5 Evidence-based Design Strategies For ICU Patient Rooms
Of all the patient care areas in an acute care hospital, the intensive care unit (ICU) patient room is the area most likely to see medically fragile patients on a consistent basis. The ICU is also home to an array of specialized equipment, complex technologies, and staff who are frequently faced with critical decisions that need to be made in a split-second and followed up with swift and efficient actions. In order to optimize staff efficiency, as well as promote quality care and patient safety, the ICU patient room has become the Swiss watch of patient rooms—where performance is in the sum of the parts.
Through a detailed literature review, The Center for Health Design’s research team looked at room layouts as well as design strategies for everything from lighting and patient handling to furniture selection and communication/monitoring equipment. Eighteen different features were reviewed, and below are a few of the key considerations identified for your next remodel or new build.
1. Overall room layout—Improve patient mobility and reduce the risk of falls by studying the clearances in the room to be sure there’s adequate space for movement of wheelchairs, medical equipment, and furniture. Investing the time up front to build a mock-up room can reduce the chances of injuries to patients and staff in the long run. Limiting obstructions and verifying the location of equipment with the clinical team prior to building can lead to improved efficiency in the delivery of care. Larger, single patient rooms have been connected to improved staff satisfaction; improved patient satisfaction; reduced patient stress, pain, anxiety, and delirium; and reduced noise. Adequate room size has also been linked to future-proofing a space by allowing the footprint to absorb additional functions, as needed, such as adding a second bed in case of emergencies.
2. Casework and storage—Including proper casework and storage has a direct link to reducing the risk of injury to patients and caregivers. Specify rounded corners on casework found in patient/caregiver pathways and provide adequate storage for patient-handling/movement devices when not in use. Include flexible but defined options for storage of common medical supplies like linens and medications close to the patient to decrease staff time fetching them. Increase efficiency as well as reduce the chance of medical errors by creating visual and tactile discrimination between medical supplies through the use of size, color, and texture. Specifying reconfigurable casework allows for change-readiness and can reduce long-term costs.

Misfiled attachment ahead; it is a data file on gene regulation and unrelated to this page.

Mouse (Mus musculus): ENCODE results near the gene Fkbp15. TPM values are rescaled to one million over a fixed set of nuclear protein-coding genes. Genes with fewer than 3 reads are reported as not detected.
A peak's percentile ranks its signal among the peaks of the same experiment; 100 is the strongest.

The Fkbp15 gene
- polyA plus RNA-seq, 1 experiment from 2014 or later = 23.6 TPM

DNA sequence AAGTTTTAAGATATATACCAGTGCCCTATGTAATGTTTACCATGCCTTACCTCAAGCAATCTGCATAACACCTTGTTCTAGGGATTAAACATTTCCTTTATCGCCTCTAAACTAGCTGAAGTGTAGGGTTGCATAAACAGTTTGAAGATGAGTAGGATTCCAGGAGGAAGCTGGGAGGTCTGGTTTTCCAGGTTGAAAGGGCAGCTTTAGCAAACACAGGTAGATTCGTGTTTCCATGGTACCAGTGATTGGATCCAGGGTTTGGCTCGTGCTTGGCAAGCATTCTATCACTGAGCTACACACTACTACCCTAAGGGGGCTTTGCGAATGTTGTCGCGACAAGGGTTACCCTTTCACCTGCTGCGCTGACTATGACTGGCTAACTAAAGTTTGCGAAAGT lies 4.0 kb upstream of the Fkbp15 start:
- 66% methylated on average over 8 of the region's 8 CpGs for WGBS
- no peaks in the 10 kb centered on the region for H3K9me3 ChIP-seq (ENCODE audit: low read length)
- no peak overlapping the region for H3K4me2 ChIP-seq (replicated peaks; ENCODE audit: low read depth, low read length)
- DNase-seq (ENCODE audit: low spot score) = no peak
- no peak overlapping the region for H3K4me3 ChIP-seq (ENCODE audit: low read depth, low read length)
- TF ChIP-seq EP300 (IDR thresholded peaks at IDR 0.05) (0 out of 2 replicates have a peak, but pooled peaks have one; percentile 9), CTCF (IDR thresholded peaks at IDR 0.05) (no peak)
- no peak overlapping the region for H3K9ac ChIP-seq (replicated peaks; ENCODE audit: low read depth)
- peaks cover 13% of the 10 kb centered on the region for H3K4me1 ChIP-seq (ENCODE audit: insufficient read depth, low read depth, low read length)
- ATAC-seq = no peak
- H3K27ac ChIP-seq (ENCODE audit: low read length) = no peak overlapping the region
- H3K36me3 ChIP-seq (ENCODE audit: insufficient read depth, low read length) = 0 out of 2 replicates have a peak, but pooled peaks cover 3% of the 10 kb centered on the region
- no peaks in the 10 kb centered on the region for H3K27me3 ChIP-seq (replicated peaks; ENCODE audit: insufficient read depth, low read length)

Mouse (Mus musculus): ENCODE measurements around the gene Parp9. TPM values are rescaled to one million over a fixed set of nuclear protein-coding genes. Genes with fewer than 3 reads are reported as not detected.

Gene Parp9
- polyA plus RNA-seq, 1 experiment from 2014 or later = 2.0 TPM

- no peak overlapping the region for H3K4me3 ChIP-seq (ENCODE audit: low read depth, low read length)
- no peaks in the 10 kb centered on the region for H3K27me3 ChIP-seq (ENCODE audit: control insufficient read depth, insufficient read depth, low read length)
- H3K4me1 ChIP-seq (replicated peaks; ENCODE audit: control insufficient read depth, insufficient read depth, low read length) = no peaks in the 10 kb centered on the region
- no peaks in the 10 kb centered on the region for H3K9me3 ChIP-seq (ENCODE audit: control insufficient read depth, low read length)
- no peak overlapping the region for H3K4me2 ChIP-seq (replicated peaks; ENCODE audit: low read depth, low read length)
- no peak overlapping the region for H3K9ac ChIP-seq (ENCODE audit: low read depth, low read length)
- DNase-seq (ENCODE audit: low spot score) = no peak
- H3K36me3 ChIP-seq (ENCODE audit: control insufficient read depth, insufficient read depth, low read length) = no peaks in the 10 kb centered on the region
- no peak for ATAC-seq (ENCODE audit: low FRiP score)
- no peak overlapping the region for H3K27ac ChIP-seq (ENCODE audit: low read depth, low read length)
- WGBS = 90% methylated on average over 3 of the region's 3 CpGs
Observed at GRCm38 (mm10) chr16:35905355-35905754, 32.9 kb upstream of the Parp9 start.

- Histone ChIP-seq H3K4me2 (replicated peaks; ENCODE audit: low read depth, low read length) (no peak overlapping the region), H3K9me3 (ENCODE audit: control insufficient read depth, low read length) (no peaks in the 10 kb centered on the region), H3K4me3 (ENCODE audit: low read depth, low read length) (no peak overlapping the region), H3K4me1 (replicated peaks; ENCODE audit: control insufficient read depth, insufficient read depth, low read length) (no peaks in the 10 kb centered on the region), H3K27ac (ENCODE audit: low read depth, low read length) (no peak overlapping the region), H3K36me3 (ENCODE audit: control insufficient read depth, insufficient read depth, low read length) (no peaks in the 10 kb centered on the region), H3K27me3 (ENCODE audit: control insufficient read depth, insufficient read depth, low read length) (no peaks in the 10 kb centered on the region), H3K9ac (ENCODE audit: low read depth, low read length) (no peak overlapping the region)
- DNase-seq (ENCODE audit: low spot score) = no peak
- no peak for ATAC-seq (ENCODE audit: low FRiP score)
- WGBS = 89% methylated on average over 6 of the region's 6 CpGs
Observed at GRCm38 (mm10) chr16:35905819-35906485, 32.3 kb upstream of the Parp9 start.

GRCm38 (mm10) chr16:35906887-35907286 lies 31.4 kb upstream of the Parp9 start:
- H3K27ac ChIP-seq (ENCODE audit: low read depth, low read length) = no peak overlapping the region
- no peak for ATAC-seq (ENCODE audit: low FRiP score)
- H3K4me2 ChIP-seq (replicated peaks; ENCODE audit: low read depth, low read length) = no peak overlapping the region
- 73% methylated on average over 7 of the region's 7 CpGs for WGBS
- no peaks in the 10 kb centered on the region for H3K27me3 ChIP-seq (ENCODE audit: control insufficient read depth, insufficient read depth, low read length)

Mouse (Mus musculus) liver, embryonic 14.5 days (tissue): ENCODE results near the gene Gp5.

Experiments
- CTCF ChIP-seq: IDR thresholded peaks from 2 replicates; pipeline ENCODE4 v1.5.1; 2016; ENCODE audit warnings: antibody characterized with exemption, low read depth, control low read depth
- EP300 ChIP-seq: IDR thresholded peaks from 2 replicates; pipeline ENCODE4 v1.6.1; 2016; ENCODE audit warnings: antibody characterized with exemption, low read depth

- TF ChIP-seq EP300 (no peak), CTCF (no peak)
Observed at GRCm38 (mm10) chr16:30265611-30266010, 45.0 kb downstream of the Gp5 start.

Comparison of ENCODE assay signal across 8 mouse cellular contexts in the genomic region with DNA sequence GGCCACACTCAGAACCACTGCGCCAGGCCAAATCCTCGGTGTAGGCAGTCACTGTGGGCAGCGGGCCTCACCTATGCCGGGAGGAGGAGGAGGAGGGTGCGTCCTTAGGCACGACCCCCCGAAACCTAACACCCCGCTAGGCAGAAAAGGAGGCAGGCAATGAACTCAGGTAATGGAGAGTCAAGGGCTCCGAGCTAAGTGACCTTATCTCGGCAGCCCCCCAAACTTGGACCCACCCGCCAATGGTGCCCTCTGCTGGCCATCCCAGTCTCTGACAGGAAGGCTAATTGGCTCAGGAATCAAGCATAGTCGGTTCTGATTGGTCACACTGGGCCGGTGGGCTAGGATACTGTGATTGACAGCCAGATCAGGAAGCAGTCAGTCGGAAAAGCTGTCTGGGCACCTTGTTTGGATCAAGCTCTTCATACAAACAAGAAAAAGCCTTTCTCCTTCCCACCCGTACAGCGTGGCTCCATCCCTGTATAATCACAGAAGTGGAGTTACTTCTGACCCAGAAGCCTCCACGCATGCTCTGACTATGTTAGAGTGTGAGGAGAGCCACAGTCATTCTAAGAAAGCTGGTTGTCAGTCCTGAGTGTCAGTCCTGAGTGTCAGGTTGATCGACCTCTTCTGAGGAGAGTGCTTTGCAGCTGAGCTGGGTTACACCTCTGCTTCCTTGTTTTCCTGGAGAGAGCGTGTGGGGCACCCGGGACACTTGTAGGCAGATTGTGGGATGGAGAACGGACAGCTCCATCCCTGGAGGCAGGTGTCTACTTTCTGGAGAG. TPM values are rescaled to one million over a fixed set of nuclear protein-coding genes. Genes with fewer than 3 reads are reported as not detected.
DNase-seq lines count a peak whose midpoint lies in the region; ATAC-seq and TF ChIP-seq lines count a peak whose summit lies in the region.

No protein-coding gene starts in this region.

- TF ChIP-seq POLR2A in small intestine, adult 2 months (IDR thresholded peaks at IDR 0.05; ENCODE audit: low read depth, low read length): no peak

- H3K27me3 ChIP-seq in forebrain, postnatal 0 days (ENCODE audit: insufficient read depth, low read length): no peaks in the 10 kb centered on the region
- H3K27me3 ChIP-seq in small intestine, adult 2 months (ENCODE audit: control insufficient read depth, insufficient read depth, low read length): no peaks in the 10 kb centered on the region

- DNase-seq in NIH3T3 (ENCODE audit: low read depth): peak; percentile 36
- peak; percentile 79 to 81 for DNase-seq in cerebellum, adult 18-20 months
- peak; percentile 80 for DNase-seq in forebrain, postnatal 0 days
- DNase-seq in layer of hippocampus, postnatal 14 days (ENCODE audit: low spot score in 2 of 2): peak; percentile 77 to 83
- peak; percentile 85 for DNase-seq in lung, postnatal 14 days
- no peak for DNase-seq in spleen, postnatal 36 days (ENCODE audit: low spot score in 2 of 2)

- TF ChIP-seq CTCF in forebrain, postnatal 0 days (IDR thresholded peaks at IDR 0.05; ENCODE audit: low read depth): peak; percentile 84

3. Lighting—Lighting plays a significant role in ICU patient spaces. Providing adequate night lighting located between the bed and bathroom can reduce the fall risk for patients. Adequate task lighting in the medication safety zone for medication prep and administration, visual confirmation of the correct patient by reading the armband, and computer order entry provides for safe delivery of care. Thoughtfully designed lighting is not only connected to efficient and safe care, it also provides for higher levels of patient satisfaction by allowing caregivers to check on patients and equipment during the night without interrupting sleep.
4. Sound-masking equipment—Noise in an ICU is a ubiquitous concern. Use of sound-masking equipment can lead to improved comfort; enhanced privacy; and reduced patient stress, pain, anxiety, and delirium. Research links the use of white noise to reduced disruptions from noise. Technologies available to filter out or mask external noise include the use of pillow speakers or simply providing patients access to music.
5. Layout of the family zone—Friends and family members are playing a larger role in patient care, so providing well-designed, thoughtful space for them has taken on even greater importance. Position family space in the line-of-sight of staff so they can be included in the conversation and select multifunction furniture configured to facilitate communication. Position furniture so that it doesn’t encroach on the patient/caregiver zone, allows family the ability to see and hear the TV without disturbing the patient, and allows family to reach out and touch the patient and provide bedside care. Also, be thoughtful about providing access to areas outside of the patient room, but nearby, for family breaks and private conversations.
This is the second installment in a series based on the findings from a set of grants from the ASID Foundation and the Donghia Foundation. More detailed information and graphic representations of these design concepts can be found on the Design Insights and Strategies tool on The Center’s website
Watch my blog for the next installment of this series, which will look at strategies for maternity care room design. The first installment, “Six Evidence-Based Design Strategies for Med/Surg Rooms,” can be found here.